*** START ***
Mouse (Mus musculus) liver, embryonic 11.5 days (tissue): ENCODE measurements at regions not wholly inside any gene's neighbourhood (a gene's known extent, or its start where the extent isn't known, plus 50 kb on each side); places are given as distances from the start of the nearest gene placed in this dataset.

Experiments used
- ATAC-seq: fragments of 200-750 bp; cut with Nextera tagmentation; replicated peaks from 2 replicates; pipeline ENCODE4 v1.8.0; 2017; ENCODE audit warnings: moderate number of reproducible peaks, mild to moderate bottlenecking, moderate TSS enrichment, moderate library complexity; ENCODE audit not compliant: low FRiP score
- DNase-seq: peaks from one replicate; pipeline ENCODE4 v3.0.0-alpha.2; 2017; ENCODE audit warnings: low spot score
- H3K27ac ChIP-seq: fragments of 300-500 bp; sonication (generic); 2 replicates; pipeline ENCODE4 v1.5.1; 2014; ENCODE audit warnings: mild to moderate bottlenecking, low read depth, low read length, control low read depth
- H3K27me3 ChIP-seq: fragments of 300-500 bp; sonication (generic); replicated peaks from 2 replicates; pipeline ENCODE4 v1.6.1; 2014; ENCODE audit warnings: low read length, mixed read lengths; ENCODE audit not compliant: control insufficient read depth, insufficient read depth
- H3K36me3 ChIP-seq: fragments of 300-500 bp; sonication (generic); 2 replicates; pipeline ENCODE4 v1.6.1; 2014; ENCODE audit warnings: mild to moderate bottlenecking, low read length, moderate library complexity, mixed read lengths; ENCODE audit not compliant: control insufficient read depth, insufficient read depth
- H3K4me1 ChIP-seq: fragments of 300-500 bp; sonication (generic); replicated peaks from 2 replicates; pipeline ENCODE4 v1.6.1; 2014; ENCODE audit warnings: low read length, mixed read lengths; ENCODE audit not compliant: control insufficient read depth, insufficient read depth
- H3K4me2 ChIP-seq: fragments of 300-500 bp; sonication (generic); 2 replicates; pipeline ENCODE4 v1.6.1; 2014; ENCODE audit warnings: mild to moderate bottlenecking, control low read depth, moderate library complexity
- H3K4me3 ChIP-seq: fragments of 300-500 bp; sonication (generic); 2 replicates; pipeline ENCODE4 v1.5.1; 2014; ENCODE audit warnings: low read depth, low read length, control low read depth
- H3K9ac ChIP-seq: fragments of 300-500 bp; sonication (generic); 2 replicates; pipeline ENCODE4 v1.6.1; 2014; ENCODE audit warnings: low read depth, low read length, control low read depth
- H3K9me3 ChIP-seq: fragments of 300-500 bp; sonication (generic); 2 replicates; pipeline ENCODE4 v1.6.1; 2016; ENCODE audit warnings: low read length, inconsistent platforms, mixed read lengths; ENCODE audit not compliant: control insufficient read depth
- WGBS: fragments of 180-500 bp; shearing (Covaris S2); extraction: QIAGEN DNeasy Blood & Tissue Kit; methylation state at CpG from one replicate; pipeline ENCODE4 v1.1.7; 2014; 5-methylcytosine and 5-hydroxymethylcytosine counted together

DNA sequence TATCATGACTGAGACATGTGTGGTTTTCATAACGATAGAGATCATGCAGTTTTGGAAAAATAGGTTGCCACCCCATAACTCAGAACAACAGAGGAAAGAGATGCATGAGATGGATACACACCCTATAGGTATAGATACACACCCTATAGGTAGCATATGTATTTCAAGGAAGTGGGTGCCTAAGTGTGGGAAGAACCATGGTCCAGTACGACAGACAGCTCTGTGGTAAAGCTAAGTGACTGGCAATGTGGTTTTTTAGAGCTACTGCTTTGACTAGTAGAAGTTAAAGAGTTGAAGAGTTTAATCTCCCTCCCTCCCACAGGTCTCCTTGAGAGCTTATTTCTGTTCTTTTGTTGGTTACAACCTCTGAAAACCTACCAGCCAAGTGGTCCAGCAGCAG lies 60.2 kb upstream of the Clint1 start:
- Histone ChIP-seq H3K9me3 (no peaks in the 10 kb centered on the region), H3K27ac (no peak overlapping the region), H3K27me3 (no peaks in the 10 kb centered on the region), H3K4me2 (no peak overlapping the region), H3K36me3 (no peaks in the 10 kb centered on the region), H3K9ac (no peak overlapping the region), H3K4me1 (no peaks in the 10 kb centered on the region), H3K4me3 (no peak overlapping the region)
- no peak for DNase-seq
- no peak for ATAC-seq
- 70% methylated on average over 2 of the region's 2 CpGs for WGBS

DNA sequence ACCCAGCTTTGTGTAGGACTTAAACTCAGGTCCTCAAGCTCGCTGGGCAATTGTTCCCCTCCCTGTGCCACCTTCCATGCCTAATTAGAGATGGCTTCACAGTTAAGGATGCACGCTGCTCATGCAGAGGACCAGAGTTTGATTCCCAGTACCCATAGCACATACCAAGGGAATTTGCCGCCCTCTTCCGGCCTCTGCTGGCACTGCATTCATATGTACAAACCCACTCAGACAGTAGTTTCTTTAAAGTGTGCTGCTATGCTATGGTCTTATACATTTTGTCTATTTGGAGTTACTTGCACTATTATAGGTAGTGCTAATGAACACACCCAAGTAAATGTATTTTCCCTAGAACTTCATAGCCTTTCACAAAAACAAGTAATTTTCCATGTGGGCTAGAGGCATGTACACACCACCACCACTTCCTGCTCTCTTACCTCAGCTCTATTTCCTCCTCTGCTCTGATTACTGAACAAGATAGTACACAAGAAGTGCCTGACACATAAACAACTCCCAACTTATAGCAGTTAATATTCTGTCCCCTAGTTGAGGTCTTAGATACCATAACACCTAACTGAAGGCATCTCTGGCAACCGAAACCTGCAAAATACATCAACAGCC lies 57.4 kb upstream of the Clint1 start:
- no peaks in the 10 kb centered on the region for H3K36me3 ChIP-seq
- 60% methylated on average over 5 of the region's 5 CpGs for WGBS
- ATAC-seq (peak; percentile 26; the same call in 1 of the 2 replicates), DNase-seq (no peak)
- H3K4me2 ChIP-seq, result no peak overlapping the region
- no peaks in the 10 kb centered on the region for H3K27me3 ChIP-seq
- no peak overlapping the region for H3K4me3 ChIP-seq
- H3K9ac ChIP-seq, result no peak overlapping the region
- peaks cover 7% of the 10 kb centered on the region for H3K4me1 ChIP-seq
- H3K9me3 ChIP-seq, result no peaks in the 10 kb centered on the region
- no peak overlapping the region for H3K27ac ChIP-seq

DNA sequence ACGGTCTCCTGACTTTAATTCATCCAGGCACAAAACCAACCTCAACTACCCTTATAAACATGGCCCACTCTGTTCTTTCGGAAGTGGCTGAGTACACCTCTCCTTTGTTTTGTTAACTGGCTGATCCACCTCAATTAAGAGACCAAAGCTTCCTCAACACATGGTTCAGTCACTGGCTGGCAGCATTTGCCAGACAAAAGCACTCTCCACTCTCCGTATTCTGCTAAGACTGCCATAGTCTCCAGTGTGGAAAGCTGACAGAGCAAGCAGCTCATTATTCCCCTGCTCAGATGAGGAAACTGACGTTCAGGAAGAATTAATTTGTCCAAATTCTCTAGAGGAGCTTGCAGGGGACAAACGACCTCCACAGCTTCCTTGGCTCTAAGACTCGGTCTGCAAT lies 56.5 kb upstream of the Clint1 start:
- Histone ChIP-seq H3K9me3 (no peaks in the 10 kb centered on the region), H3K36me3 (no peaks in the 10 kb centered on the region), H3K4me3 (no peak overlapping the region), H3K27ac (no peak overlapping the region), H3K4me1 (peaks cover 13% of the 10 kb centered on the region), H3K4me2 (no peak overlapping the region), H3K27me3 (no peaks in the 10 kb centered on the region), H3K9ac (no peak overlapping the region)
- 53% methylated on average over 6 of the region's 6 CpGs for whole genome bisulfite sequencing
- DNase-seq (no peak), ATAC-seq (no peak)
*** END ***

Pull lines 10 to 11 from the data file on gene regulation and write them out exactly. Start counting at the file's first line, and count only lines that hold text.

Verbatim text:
- H3K4me3 ChIP-seq: fragments of 300-500 bp; sonication (generic); 2 replicates; pipeline ENCODE4 v1.5.1; 2014; ENCODE audit warnings: low read depth, low read length, control low read depth
- H3K9ac ChIP-seq: fragments of 300-500 bp; sonication (generic); 2 replicates; pipeline ENCODE4 v1.6.1; 2014; ENCODE audit warnings: low read depth, low read length, control low read depth